Name change for popular tourist town in South Africa hits resistance

Staff Writer

 ·29 Feb 2024

The Department of Arts and Culture, together with the Eastern Cape Provincial Geographical Names Committee, conducted public hearings in Graaff-Reinet over its proposed name change – which was met with resistance – while others believe the change is necessary.

At the end of last year, the Eastern Cape Department of Sport, Recreation, Art and Culture proposed that the town Graaff-Reinet be changed to Robert Mangaliso Sobukwe.

The South African Geographical Names Council is an advisory body that facilitates name changes by consulting with communities to advise the Minister of Sport, Arts and Culture.

However, tempers flared at the first public hearings of the proposed Graaff-Reinet name change.

Several people noted that no reason had been given as to why the town’s name must be changed. At the same time, the Graaff-Reinet economic forum said the town relied heavily on tourism, and changing a recognisable name such as Graaff-Reinet would hurt businesses.

Countering these views, others believe Robert Mangaliso Sobukwe has a profound history involving Graaff-Reinet, and changing the name will help further build an inclusive history in South Africa.

In response to those resisting the name changes, the Eastern Cape Provincial Geographical Names Committee deputy chair Jonny Mahlala said the changes are necessary to redress and transform old geographical naming systems.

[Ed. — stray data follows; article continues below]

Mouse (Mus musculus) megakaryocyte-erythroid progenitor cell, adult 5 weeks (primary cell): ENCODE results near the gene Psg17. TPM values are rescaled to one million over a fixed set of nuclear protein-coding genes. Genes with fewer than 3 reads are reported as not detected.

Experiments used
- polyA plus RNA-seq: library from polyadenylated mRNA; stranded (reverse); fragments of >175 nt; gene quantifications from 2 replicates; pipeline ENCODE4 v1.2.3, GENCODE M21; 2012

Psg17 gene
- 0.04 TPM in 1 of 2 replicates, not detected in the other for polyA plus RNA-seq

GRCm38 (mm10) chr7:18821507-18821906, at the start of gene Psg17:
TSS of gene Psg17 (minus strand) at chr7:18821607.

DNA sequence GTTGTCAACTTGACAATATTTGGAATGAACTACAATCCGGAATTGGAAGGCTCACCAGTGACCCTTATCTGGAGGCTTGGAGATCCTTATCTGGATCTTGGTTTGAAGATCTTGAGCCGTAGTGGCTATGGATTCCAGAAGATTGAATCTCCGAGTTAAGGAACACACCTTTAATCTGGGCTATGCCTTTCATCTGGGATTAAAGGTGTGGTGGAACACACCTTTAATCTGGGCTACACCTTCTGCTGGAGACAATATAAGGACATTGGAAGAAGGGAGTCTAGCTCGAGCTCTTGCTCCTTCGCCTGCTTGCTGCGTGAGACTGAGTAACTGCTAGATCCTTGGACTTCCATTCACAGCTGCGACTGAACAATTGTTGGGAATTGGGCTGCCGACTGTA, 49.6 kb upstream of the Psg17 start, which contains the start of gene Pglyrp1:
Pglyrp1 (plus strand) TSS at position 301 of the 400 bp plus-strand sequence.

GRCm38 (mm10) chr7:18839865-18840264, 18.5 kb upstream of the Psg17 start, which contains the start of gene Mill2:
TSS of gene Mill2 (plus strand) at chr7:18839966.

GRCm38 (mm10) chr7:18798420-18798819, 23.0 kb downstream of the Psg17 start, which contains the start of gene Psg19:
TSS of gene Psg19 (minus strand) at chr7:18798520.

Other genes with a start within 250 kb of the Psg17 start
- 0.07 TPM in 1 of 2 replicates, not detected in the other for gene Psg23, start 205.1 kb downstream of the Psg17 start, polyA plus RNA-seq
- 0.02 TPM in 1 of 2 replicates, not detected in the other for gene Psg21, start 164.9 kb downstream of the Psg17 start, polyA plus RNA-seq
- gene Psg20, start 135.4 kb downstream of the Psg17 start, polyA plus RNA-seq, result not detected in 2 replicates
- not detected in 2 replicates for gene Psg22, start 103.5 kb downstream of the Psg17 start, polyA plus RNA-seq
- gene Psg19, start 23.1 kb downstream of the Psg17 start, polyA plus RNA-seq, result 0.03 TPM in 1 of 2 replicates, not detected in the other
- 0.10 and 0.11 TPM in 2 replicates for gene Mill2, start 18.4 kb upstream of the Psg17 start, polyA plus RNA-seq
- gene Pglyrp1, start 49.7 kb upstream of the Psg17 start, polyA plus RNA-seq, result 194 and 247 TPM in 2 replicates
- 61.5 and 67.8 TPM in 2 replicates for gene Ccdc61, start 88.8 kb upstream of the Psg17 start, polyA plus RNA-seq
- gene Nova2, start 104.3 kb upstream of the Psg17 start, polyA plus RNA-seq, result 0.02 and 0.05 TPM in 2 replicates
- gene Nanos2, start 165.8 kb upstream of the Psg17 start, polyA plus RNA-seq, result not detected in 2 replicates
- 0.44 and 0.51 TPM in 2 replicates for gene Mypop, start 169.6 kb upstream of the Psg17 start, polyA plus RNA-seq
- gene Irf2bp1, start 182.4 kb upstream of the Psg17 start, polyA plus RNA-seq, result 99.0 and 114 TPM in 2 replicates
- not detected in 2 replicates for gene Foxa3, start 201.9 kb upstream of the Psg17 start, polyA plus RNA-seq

He added, however, that before a final decision is made, the committee will ensure fair public consultation has taken place.

Other name changes included in the provincial department’s proposal (along with Graaff-Reinet) are:

  • Adendorp to Kwa Mseki Bishop Limba;
  • Aberdeen to Camdeboo; and
  • Nieu-Bethesda to Kwa Noheleni.

South Africa has seen several key name changes over the last few years, mainly concentrated in the Eastern Cape.

According to the department, 103 geographical name changes have occurred in the Eastern Cape since 2019.

The most recent proposal for name changes, however, has already provoked widespread criticism before the first public hearing.

Kallie Kriel, the CEO of AfriForum, has objected to the proposed renaming of historic towns such as Graaff-Reinet.

He argues that this would be an unnecessary and unwarranted use of taxpayers’ funds, as none of the current names are offensive or problematic in any way.

“These towns hold significant historical value, and we intend to monitor the renaming process closely and play an active role in preventing it.

“These areas are deep-rooted farming communities with a rich heritage and history, which makes the decision to change their names even more insensitive and hurtful to the people who have cherished these towns for generations,” said Kriel.

Responding to negative reactions to the changes, such as Kriel’s, the department defended them as part of South Africa’s core strategy of fostering heritage.

“This is our own way as a sector of bringing meaning to freedom by ensuring that the many unearthed and untold stories are given the platform through the national oral history project that we support.

“Through the geographical names project, we have also deliberately set the country on a path towards healing by changing names of towns and cities which have unsavoury colonial and apartheid connotations.

“In doing so, we have always sought to consult widely in ensuring that the affected communities are part of the name-change process,” it said.

The department explained that the cost related to the name changes includes public consultation notices and honoraria for committee and council sittings.

it added these are budgeted for within government departments. However, the cost of changing names has not been tracked.